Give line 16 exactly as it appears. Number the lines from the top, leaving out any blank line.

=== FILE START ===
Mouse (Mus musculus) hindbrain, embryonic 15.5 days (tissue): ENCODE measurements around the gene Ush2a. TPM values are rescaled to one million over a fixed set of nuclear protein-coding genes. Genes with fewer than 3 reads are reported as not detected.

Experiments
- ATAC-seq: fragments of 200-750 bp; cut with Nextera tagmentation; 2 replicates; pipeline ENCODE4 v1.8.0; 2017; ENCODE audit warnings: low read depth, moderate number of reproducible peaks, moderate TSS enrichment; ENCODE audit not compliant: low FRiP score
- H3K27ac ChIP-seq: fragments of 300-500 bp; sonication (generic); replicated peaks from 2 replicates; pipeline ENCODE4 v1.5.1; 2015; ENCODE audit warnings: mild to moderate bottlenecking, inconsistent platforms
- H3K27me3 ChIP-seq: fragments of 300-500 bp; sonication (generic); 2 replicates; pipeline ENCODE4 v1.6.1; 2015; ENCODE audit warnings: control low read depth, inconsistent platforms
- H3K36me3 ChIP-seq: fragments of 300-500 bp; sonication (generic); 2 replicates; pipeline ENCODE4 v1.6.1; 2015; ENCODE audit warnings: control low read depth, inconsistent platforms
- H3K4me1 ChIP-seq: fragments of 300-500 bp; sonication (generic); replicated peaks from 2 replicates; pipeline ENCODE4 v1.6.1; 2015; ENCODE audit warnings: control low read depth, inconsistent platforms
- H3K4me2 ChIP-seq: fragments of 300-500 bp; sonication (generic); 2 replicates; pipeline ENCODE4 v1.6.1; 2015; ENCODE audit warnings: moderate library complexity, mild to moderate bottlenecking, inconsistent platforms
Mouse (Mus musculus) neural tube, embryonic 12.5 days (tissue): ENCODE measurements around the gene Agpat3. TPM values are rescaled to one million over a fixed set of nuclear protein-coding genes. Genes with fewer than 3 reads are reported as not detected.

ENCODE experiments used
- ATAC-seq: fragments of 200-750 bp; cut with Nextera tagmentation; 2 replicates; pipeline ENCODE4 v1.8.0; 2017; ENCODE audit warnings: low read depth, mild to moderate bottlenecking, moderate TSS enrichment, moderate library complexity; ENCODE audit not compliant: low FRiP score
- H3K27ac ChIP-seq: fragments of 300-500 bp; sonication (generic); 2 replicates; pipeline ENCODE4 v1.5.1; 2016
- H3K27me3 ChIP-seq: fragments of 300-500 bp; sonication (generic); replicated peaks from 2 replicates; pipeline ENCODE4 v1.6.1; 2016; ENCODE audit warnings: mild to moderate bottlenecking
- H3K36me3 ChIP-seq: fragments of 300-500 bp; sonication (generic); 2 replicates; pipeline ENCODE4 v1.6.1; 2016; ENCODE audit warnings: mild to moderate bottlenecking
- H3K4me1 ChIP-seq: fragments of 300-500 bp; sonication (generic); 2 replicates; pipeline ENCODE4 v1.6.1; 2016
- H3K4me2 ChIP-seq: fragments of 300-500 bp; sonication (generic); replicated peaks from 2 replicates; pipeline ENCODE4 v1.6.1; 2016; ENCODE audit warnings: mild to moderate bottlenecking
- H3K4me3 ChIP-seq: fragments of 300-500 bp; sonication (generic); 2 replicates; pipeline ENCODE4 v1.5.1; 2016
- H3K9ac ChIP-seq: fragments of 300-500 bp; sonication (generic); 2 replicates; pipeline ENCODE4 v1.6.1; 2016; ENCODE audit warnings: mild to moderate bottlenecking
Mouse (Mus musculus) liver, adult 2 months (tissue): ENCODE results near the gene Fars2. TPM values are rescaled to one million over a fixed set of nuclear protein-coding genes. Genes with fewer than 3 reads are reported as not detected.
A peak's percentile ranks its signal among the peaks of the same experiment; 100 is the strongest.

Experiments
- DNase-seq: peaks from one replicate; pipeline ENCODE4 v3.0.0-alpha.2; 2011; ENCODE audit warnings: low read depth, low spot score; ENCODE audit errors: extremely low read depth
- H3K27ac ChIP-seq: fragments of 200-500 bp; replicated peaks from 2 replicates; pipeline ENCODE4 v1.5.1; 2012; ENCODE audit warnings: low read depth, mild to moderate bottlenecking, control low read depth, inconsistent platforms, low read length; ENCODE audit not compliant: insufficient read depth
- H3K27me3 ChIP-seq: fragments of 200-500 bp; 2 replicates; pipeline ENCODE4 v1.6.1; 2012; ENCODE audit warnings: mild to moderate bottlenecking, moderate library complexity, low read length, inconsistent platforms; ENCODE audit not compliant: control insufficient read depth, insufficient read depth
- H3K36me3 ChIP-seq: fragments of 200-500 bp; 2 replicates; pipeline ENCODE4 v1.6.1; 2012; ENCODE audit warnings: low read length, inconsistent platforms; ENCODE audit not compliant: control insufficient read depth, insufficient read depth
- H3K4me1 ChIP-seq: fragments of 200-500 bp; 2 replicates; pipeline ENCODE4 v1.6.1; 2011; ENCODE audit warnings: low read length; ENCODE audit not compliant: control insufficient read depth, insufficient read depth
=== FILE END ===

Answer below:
- H3K4me2 ChIP-seq: fragments of 300-500 bp; sonication (generic); replicated peaks from 2 replicates; pipeline ENCODE4 v1.6.1; 2016; ENCODE audit warnings: mild to moderate bottlenecking